To help members understand the latest automotive technology so they can purchase vehicles that best suit their needs, the Automobile Club of Southern California's Automotive Research Center (ARC) began testing and reviewing vehicles nearly a decade ago in the AAA Green Car Guide, which initially focused entirely on rating fuel-efficient, low-emitting vehicles.
For the 2020 edition, we're expanding the focus of the guide to include testing and ranking cars and light trucks with the latest technology, including having at least one advanced driver-assistance system (ADAS) feature. To further reflect this change, we've renamed the guide: It's now the AAA Car Guide. In addition to vehicle evaluation, the guide covers a number of pertinent automotive topics in detail-for example, the latest advanced safety features, the dangers of distracted driving, and the development of autonomous vehicles.
The green cars tested by the ARC are evaluated on the basis of 13 categories: emissions, fuel economy,
crashworthiness, braking, acceleration, handling, cargo-carrying capacity, ride quality, interior noise, ease of entry and exit, maneuverability, roominess, and visibility.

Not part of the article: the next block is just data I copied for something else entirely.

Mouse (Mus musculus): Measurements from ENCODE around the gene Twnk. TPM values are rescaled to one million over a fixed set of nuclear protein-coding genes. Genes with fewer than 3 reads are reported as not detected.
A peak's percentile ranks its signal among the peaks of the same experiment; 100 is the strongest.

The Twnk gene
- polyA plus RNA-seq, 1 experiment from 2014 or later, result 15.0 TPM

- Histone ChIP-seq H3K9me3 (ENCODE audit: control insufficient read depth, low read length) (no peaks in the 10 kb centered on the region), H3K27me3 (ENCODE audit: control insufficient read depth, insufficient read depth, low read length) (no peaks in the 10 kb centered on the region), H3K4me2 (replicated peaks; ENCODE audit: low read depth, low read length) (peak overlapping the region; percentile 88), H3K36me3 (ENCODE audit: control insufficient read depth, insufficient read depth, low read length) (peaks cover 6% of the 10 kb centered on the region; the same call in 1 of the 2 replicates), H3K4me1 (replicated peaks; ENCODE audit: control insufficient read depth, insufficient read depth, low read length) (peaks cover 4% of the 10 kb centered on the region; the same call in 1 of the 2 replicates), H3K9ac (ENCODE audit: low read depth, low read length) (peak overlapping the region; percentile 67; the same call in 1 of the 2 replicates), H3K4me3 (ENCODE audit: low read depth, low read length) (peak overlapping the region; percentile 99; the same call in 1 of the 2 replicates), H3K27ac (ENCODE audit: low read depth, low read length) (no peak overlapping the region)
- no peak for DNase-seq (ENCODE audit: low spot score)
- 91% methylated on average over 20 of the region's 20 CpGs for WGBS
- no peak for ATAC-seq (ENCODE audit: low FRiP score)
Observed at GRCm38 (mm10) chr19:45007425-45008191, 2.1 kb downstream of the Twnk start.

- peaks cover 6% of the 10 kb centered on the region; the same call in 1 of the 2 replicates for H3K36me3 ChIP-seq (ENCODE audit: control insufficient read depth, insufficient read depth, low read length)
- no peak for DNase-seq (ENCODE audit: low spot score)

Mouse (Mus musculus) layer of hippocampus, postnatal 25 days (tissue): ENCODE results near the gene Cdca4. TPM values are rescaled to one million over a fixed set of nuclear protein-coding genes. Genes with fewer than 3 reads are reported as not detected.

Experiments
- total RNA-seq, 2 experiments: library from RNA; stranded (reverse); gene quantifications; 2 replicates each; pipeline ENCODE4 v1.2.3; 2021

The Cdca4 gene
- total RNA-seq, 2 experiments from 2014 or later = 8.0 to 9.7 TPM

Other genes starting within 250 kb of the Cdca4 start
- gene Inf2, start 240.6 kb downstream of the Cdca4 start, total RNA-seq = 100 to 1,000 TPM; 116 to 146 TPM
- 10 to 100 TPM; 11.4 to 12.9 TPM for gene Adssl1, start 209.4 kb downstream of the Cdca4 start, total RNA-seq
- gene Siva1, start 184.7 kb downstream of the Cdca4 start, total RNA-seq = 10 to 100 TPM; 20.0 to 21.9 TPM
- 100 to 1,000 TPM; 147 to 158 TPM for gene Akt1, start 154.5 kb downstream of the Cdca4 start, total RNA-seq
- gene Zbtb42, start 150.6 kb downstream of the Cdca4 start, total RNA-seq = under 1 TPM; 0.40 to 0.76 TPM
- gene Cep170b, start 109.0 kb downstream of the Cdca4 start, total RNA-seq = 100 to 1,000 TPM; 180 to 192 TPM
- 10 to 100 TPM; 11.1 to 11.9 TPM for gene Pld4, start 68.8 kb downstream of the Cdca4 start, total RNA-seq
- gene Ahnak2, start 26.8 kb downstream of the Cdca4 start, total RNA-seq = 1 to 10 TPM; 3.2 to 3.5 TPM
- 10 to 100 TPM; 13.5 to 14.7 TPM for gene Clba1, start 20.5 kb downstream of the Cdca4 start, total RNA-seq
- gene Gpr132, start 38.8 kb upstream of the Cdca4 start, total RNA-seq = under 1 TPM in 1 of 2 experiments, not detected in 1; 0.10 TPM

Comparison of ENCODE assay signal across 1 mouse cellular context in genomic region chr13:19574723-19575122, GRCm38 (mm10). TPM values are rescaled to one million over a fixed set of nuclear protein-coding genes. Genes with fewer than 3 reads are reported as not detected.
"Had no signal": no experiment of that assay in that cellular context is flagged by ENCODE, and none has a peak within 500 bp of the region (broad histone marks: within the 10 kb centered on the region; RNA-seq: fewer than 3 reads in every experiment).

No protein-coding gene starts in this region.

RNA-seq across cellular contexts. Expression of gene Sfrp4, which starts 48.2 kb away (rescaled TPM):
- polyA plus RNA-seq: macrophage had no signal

The scores for the categories are totaled, and the cars are ranked from high to low.
Car Guide Winner: 1st Place Small
2019 Nissan Leaf SV Plus
Vehicle Type: Small Electric
Category Ranking: 1
Price as Tested:$42,580
Fuel Type: Electricity
120V Charge Time: 4.9 miles per hour
240V Charge Time: 19.5 miles per hour
DC Fast Charger: 80% in 45 minutes
EPA City MPGe: 114
EPA Highway MPGe: 94
EPA Combined MPGe: 104
EPA-Est. Electric Range (mi): 215
Advanced Safety Features
Adaptive Cruise Control [O]
Advanced Headlights [O]
Automatic Emergency Braking [S]
Blind-Spot Warning [O]
Forward-Collision Warning [S]
Lane-Departure Warning [O]
Lane-Keeping Assistance [O]
Rear Cross-Traffic Warning [O]
[S] Standard, [O] Optional
For 2019, the Nissan Leaf’s drivetrain received a major upgrade with the intr oduction of the Leaf Plus, which has a 214-hp electric motor (vs. 147) and a 62-kWh lithium-ion battery (vs.40). This gives the Leaf Plus decidedly more punch and, more importantly, boosts its range from an EPA-estimated 151 miles to 215 miles, depending on the trim level (the standard Leaf is still available). The Leaf’s exterior styling, less funky than the previous generation’s, is still sufficiently unconventional to be polarizing. The front cabin feels spacious, with a cleanly designed, easy-toread
instrument panel and, unfortunately, more cheap-looking hard
plastic than is warranted in a car costing nearly $43,000. Backseat legroom is a little tight, and there’s not much cargo space. The Leaf’s seats are comfortable and supportive, the cabin is quiet, and the ride is smooth, albeit on the firm side. Handling is very good, and the steering is responsive, with decent feel. Using the e-Pedal feature, drivers can slow or stop the Leaf via regenerative braking by simply lifting their foot off the accelerator. Stopping the Leaf using the brake pedal requires considerable foot pressure, however. Forward-collision warning and forward automatic emergency braking are the only standard advanced safety features;
others are optional.